Judge Rules Astar Air Meets US Citizenship Rules
The ruling was a setback for FedEx Corp. and UPS Inc. Both had challenged the ownership and control structure of DHL Airways, which had been Chicago-based before it was sold last summer for $57 million to a group of American investors and renamed Astar. The lead investor was DHL Airways chairman John Dasburg.
Under pressure from the U.S. cargo giants, Congress ordered the DOT -- months before the creation of Astar -- to review its previous conclusion that DHL Airways was a U.S. company and not an arm of Brussels-based DHL Worldwide Express. Under federal law, an airline owned or controlled by a foreign entity cannot carry passengers or freight within the U.S.
"We disagree with this decision, but understand that the Department of Transportation will now review the matter," said David Bolger, a UPS spokesman. "We urge a careful analysis. DHL is owned and controlled by the German government, which relies on the German postal monopoly to underwrite its competition with private industry. We continue to believe that DHL also controls Astar, in violation of U.S. law."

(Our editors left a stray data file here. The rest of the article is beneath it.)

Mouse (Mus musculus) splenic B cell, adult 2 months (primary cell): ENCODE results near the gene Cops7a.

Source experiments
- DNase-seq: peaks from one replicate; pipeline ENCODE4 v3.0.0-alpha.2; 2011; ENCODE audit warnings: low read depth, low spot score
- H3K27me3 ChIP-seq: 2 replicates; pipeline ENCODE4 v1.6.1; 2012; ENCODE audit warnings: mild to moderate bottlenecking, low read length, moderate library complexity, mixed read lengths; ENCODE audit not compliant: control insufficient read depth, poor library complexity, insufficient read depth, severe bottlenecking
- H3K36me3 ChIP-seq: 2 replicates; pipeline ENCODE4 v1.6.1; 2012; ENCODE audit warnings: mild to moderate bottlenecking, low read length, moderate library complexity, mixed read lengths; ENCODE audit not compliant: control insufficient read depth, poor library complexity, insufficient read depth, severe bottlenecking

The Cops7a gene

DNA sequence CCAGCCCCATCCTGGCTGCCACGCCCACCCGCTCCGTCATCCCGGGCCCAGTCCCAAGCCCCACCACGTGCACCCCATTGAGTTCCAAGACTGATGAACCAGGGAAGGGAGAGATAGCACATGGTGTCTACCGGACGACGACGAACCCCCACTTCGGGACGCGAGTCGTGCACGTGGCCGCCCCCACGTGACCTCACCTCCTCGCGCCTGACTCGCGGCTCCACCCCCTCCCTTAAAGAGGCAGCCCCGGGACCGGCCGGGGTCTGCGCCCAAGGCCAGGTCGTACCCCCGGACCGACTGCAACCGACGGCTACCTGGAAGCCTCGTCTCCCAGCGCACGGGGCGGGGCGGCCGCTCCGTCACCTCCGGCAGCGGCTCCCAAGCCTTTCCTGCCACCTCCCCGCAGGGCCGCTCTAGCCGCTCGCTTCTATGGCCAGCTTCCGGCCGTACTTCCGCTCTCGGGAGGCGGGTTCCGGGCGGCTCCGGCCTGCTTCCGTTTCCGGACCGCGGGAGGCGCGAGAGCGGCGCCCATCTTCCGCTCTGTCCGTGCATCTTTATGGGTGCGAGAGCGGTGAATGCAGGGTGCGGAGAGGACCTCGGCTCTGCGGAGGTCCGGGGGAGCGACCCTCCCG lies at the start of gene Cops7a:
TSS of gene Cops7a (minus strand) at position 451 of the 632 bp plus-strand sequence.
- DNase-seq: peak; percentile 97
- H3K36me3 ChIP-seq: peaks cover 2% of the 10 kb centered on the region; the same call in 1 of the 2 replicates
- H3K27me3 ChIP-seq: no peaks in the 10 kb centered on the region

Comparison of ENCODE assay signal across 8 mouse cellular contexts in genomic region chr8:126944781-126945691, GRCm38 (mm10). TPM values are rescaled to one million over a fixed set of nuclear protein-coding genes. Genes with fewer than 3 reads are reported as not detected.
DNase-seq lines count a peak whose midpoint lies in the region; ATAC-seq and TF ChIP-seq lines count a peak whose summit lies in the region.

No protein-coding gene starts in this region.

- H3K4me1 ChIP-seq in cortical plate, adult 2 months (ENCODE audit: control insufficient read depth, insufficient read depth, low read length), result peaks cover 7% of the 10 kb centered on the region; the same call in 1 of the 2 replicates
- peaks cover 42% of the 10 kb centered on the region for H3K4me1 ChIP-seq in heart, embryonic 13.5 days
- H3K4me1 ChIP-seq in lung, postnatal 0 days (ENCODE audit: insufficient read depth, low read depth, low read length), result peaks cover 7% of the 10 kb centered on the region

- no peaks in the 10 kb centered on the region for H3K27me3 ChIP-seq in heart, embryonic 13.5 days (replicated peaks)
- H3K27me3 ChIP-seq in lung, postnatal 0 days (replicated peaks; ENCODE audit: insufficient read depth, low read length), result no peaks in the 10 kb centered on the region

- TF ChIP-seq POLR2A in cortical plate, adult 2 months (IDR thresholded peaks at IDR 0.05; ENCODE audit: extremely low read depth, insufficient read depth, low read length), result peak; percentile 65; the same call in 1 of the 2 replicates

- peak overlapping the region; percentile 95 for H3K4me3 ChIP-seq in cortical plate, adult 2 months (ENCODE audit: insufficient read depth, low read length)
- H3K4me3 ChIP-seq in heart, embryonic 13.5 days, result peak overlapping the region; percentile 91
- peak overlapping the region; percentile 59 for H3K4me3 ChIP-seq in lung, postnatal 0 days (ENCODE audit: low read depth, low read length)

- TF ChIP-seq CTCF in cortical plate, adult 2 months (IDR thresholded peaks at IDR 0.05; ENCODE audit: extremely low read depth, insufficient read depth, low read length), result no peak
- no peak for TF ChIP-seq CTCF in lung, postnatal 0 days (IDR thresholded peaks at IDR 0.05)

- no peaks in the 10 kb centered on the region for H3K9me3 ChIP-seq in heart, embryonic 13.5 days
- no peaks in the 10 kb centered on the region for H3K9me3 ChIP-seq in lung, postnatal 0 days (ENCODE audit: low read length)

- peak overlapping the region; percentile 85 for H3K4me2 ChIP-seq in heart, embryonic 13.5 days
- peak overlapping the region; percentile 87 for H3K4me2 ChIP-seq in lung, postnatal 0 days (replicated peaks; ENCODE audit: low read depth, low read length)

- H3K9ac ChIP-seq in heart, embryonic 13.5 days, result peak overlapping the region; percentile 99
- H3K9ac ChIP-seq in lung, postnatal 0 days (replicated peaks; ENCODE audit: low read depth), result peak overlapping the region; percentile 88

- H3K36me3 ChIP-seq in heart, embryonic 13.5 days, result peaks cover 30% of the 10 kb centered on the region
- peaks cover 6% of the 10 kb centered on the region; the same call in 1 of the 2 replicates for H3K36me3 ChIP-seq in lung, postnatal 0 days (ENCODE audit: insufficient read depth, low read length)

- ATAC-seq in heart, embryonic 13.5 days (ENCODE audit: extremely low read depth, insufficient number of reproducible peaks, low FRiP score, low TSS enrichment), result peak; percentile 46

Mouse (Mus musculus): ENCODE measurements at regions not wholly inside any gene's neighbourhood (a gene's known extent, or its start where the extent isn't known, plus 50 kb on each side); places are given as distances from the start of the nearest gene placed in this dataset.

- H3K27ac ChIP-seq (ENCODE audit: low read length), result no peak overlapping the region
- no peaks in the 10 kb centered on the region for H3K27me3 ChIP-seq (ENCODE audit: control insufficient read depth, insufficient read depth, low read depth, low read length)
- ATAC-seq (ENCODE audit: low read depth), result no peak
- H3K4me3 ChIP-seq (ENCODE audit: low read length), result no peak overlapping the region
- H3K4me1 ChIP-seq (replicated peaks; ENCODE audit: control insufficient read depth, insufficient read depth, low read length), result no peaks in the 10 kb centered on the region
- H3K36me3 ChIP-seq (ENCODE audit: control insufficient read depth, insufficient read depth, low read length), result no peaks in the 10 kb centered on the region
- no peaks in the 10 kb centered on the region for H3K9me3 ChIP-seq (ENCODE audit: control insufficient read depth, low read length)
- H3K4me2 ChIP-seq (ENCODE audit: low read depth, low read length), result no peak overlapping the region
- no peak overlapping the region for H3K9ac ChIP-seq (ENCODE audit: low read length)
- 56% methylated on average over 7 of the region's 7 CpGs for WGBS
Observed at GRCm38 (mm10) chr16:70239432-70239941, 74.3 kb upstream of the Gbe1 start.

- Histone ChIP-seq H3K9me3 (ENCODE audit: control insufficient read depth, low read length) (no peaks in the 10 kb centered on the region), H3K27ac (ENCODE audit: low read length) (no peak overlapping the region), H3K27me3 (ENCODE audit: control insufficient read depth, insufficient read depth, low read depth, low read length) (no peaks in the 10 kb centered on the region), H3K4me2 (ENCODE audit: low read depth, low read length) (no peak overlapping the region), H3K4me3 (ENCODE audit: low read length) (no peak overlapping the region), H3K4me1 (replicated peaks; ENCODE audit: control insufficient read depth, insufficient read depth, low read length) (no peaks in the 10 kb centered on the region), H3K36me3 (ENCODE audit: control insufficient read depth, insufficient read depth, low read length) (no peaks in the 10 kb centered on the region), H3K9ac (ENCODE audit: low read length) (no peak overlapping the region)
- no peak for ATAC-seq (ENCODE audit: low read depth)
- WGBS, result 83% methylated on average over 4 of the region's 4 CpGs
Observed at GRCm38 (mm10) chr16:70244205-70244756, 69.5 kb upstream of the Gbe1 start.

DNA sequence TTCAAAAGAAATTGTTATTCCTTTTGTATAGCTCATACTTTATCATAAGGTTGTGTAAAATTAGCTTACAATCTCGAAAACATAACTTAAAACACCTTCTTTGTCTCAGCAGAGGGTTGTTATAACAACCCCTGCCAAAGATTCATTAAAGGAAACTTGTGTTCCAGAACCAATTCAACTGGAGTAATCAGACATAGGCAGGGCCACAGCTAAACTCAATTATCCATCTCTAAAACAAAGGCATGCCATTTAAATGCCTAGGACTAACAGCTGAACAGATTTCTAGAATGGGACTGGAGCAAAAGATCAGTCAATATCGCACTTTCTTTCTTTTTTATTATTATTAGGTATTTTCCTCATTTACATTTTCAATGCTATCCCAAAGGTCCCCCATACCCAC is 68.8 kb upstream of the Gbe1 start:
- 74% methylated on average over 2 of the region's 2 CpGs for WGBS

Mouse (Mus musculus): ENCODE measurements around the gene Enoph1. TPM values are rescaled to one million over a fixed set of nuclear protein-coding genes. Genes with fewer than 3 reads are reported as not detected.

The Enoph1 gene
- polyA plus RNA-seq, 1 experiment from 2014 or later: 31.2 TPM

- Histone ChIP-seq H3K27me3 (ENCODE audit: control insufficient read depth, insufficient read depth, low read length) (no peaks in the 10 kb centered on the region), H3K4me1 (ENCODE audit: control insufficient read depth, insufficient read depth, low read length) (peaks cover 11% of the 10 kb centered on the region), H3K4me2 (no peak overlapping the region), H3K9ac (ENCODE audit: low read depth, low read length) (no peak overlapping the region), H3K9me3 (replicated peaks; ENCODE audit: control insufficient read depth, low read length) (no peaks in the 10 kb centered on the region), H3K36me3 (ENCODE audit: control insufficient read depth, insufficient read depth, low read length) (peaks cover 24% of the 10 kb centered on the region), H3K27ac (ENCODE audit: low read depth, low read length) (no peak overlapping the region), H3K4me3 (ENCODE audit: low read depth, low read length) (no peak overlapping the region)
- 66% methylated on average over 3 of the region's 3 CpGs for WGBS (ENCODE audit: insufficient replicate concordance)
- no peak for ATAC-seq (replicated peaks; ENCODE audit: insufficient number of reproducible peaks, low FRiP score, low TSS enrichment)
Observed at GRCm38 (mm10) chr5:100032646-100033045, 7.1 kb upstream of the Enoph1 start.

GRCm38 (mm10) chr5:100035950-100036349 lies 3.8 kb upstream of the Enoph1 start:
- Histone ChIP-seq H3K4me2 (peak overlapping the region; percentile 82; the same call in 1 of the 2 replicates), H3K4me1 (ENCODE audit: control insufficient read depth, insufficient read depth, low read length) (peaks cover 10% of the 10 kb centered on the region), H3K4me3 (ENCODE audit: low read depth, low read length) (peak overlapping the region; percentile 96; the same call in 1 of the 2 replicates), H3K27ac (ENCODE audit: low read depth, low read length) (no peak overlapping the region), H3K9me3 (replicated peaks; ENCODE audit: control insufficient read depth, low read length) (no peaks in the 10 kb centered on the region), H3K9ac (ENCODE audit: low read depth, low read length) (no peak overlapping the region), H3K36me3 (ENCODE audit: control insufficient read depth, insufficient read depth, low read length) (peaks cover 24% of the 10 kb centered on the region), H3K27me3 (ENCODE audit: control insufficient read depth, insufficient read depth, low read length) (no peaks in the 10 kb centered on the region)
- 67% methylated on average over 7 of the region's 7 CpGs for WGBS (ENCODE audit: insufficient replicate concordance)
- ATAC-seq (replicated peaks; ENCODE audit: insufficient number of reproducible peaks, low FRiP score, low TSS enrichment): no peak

"Astar is, so to speak, its own person," judge Burton S. Kolko, the U.S. Department of Transportation administrative law judge, wrote in a decision released Friday. "Neither DHL Worldwide Express nor the DHL network can be said to be in actual control of Astar in any relevant or meaningful sense."
Since the ruling is a "recommended decision," DOT officials will review his findings. All parties will get a chance to petition the department for discretionary review with the final decision expected in 2004. It is uncommon for the agency to overrule an opinion of an administrative judge. The losing side can appeal any final decision to the federal courts.